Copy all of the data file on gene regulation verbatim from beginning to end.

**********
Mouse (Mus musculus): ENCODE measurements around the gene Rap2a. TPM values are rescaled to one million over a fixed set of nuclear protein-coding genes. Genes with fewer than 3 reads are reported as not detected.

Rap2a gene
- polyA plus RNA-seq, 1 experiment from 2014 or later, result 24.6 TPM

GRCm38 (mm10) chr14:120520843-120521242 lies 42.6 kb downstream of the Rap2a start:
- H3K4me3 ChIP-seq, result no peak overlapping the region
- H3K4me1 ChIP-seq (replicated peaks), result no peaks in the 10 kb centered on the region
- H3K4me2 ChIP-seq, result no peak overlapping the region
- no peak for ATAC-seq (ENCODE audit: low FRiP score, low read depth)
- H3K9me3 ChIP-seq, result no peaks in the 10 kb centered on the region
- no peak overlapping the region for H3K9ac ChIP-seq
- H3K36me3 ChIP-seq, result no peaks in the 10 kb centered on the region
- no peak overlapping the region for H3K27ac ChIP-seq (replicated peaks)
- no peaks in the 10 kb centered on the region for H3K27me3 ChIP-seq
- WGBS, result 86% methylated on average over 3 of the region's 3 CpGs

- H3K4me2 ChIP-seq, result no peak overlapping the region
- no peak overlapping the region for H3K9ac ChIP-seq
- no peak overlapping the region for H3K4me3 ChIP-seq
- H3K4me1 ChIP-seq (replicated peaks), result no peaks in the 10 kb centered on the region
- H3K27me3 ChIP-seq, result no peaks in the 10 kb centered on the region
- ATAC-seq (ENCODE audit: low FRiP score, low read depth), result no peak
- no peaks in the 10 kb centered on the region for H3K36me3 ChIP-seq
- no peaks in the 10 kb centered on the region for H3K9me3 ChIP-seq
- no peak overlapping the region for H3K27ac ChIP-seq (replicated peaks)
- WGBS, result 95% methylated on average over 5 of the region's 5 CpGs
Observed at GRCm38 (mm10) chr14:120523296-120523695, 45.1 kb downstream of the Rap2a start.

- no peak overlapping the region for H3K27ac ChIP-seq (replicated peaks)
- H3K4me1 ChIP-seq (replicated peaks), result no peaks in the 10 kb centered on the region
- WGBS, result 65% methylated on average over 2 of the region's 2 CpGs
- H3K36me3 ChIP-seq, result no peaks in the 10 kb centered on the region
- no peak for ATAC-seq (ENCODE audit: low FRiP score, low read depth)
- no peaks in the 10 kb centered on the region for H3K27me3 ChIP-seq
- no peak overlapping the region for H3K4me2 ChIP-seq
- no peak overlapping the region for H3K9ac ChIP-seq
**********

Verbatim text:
Mouse (Mus musculus): ENCODE measurements around the gene Rap2a. TPM values are rescaled to one million over a fixed set of nuclear protein-coding genes. Genes with fewer than 3 reads are reported as not detected.

Rap2a gene
- polyA plus RNA-seq, 1 experiment from 2014 or later, result 24.6 TPM

GRCm38 (mm10) chr14:120520843-120521242 lies 42.6 kb downstream of the Rap2a start:
- H3K4me3 ChIP-seq, result no peak overlapping the region
- H3K4me1 ChIP-seq (replicated peaks), result no peaks in the 10 kb centered on the region
- H3K4me2 ChIP-seq, result no peak overlapping the region
- no peak for ATAC-seq (ENCODE audit: low FRiP score, low read depth)
- H3K9me3 ChIP-seq, result no peaks in the 10 kb centered on the region
- no peak overlapping the region for H3K9ac ChIP-seq
- H3K36me3 ChIP-seq, result no peaks in the 10 kb centered on the region
- no peak overlapping the region for H3K27ac ChIP-seq (replicated peaks)
- no peaks in the 10 kb centered on the region for H3K27me3 ChIP-seq
- WGBS, result 86% methylated on average over 3 of the region's 3 CpGs

- H3K4me2 ChIP-seq, result no peak overlapping the region
- no peak overlapping the region for H3K9ac ChIP-seq
- no peak overlapping the region for H3K4me3 ChIP-seq
- H3K4me1 ChIP-seq (replicated peaks), result no peaks in the 10 kb centered on the region
- H3K27me3 ChIP-seq, result no peaks in the 10 kb centered on the region
- ATAC-seq (ENCODE audit: low FRiP score, low read depth), result no peak
- no peaks in the 10 kb centered on the region for H3K36me3 ChIP-seq
- no peaks in the 10 kb centered on the region for H3K9me3 ChIP-seq
- no peak overlapping the region for H3K27ac ChIP-seq (replicated peaks)
- WGBS, result 95% methylated on average over 5 of the region's 5 CpGs
Observed at GRCm38 (mm10) chr14:120523296-120523695, 45.1 kb downstream of the Rap2a start.

- no peak overlapping the region for H3K27ac ChIP-seq (replicated peaks)
- H3K4me1 ChIP-seq (replicated peaks), result no peaks in the 10 kb centered on the region
- WGBS, result 65% methylated on average over 2 of the region's 2 CpGs
- H3K36me3 ChIP-seq, result no peaks in the 10 kb centered on the region
- no peak for ATAC-seq (ENCODE audit: low FRiP score, low read depth)
- no peaks in the 10 kb centered on the region for H3K27me3 ChIP-seq
- no peak overlapping the region for H3K4me2 ChIP-seq
- no peak overlapping the region for H3K9ac ChIP-seq